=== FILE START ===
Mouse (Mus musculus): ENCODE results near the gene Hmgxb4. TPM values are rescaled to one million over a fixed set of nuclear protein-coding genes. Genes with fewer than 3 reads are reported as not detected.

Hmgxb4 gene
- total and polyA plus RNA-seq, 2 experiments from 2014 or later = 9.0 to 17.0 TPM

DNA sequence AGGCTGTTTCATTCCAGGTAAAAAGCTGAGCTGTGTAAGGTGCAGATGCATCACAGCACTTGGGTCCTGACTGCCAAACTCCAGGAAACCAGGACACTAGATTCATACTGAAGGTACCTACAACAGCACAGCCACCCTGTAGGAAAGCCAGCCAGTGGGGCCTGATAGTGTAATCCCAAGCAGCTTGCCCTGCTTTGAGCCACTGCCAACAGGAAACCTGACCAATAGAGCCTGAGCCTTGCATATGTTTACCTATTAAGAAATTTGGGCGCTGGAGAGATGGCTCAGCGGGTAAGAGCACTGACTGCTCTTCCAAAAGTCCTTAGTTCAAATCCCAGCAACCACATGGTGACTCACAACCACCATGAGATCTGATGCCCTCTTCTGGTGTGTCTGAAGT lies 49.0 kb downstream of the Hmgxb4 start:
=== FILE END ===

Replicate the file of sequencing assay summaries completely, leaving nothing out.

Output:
Mouse (Mus musculus): ENCODE results near the gene Hmgxb4. TPM values are rescaled to one million over a fixed set of nuclear protein-coding genes. Genes with fewer than 3 reads are reported as not detected.

Hmgxb4 gene
- total and polyA plus RNA-seq, 2 experiments from 2014 or later = 9.0 to 17.0 TPM

DNA sequence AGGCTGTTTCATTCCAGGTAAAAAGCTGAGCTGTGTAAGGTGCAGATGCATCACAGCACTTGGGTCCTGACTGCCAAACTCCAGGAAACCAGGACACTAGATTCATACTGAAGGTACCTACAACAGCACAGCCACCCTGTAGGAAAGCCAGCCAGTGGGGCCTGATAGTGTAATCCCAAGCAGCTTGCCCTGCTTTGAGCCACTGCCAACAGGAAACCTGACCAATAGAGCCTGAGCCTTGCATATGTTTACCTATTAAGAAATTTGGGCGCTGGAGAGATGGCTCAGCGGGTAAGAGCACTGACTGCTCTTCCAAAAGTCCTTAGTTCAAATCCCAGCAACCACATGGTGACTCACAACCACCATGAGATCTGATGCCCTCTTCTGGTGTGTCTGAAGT lies 49.0 kb downstream of the Hmgxb4 start: